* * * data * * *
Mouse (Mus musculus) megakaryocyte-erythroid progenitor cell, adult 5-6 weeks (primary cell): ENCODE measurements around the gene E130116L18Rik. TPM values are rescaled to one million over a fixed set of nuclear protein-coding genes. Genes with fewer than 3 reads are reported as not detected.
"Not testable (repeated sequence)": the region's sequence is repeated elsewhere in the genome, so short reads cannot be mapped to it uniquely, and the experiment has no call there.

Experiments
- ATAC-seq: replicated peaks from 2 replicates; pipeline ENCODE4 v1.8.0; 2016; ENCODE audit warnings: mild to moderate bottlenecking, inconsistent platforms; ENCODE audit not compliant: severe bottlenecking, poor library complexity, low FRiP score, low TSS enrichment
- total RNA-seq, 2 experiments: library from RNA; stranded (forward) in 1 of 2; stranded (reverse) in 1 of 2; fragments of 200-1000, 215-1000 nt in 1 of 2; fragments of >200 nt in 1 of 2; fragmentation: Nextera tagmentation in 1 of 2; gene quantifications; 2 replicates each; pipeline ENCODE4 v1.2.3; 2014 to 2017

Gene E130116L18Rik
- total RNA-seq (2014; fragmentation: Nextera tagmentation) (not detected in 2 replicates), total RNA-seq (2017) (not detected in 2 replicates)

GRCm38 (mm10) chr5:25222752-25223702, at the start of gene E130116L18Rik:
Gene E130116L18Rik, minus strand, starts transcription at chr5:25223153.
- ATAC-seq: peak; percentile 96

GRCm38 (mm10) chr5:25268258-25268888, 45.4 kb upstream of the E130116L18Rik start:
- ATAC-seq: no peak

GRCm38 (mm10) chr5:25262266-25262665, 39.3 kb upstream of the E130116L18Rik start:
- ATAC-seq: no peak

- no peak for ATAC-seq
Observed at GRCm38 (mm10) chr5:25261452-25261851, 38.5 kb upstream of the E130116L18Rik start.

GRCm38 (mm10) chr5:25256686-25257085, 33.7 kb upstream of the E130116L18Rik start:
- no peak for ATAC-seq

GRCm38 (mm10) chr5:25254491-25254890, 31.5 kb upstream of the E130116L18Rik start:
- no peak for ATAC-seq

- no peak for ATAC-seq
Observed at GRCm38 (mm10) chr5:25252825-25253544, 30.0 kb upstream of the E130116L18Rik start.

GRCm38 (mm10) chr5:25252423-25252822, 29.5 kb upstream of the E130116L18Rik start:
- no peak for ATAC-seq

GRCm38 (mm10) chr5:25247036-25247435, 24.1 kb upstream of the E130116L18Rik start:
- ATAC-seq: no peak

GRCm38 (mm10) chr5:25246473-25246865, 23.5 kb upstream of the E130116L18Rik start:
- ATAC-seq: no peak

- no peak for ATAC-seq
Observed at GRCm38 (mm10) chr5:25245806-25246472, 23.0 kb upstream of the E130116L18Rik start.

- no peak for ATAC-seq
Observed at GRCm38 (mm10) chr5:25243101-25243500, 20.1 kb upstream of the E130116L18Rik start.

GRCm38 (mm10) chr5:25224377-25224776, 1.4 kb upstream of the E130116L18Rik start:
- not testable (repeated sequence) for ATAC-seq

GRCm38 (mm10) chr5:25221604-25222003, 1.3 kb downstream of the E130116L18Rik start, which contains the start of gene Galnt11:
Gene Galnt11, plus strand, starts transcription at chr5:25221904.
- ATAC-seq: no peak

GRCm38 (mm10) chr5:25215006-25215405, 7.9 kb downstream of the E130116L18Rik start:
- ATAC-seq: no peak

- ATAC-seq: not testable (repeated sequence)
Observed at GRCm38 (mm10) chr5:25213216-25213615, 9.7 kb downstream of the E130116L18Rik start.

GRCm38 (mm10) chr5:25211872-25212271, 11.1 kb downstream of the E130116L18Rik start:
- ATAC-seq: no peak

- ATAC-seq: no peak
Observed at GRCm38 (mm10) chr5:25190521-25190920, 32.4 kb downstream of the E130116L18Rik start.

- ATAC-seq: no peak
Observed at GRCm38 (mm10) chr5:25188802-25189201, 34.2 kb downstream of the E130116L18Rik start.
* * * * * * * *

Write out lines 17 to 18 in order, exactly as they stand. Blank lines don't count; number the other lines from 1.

GRCm38 (mm10) chr5:25256686-25257085, 33.7 kb upstream of the E130116L18Rik start:
- no peak for ATAC-seq